Argentina Senate Rejects Abortion Bill Following Heated Debate

(Bloomberg) -- After months of heated debate, Argentine senators voted down a bill Thursday that would have legalized abortion, defying local advocates, international groups and a recent trend of predominantly Catholic nations seeking to make abortions more accessible.

Senators voted 38 against the bill versus 31 in favor. The bill narrowly passed through Argentina’s lower house in June and President Mauricio Macri said he wouldn’t veto it if it reached his desk. But the relatively conservative Senate denied that possibility.

Argentina Senate Rejects Abortion Bill Following Heated Debate

Argentines on both sides of the cause packed the plaza in front of Congress on a cold, rainy winter night in Buenos Aires. Police separated both sides with barricades. The vote ended at around 2:45 a.m.

On one side plaza stood 24-year-old Veronica Del Vasto, dressed in green, the color representing the pro-abortion movement. She said her mother had to do a clandestine abortion years ago when her infant died in the womb after seven months due to an infection.

Knowing the likely outcome, Del Vasto didn’t feel defeated, saying she was confident abortion would become law in the next couple of years.

“We can’t keep waiting,” said Del Vasto before the vote. “It isn’t just a law. We’re asking for just as much equality and opportunity for women as men have.”

Argentina Senate Rejects Abortion Bill Following Heated Debate

On the other side of the plaza was 60-year-old Marta Vacara, who called the Senate’s vote against the bill a blessing. Vacara, a self-described devout Catholic, took the bus into Buenos Aires and then walked 30 blocks to participate in the march.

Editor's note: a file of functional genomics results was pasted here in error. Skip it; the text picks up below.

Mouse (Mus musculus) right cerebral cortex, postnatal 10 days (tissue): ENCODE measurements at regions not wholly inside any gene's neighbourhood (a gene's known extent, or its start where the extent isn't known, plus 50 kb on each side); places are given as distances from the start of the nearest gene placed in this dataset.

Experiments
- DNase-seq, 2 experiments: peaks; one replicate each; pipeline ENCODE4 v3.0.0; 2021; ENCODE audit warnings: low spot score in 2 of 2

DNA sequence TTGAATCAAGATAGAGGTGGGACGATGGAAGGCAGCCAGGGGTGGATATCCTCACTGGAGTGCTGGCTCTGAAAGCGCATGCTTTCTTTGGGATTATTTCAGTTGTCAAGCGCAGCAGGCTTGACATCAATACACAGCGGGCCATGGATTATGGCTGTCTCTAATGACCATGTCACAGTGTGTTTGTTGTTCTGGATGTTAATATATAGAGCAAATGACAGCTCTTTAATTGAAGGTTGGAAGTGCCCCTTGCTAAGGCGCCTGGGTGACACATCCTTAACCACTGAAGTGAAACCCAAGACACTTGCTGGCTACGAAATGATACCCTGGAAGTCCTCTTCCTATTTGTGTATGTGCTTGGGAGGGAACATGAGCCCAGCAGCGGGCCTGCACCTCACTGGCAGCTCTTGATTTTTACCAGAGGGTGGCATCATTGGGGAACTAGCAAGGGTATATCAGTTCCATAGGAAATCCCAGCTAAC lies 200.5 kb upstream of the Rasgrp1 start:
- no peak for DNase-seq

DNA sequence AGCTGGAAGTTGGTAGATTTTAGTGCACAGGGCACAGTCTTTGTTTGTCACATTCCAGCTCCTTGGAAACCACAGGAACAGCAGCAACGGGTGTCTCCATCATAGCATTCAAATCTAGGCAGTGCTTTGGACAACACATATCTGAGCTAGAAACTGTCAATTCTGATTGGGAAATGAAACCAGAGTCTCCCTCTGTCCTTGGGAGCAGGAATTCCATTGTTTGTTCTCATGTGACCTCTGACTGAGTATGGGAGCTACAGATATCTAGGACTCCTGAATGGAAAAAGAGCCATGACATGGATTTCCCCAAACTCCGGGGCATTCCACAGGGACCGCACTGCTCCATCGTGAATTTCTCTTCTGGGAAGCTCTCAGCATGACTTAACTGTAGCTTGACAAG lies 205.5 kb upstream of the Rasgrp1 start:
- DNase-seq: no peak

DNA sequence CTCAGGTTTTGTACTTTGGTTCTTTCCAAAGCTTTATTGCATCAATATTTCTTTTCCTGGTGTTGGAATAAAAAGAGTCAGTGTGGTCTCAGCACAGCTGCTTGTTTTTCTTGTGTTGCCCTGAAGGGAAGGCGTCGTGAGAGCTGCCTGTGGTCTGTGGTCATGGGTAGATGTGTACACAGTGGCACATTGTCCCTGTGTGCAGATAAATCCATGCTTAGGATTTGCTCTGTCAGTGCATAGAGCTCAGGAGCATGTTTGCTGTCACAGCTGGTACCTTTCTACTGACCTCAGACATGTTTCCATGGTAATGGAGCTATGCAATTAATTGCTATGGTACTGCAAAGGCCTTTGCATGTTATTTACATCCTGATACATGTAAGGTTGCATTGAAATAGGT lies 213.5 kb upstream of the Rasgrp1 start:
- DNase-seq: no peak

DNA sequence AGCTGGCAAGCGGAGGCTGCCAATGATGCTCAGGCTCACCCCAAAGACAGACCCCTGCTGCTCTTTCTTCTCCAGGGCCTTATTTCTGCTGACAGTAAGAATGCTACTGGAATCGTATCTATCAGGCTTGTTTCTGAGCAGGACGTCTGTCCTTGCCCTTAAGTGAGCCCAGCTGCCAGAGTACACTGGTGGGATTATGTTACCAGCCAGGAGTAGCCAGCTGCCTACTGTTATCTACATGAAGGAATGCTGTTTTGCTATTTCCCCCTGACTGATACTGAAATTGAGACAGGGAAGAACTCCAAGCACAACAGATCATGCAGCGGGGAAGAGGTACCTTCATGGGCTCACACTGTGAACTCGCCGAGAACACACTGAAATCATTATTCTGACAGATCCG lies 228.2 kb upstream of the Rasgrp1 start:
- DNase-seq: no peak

Abortion “is a crime,” said Vacara, dressed in blue, the color of the pro-life movement. “I believe that in Argentina, there are still a lot of people who believe in God, who believe in life.”

The bill would have made abortion legal in the first 14 weeks of pregnancy.

Emotions were running high Wednesday evening after Liliana Herrera, a 22-year-old woman and mother of two, died last week after a clandestine abortion. Her story went viral on social media ahead of the vote.

Amnesty International collected more than 100,000 online signatures from around the globe urging Argentine senators to pass the bill. It also took out an ad Wednesday in the New York Times’ international edition. About 60 Irish lawmakers, who legalized abortion in May, sent a letter to their Argentine counterparts pleading them to take the same action.

The vote also defies recent pro-abortion actions in South America, a region where the Catholic Church remains popular. Last year, Chile made it easier for women to access legal abortions under certain circumstances. Last week, Brazil’s Supreme Court held a special session to consider loosening restrictions on abortion.

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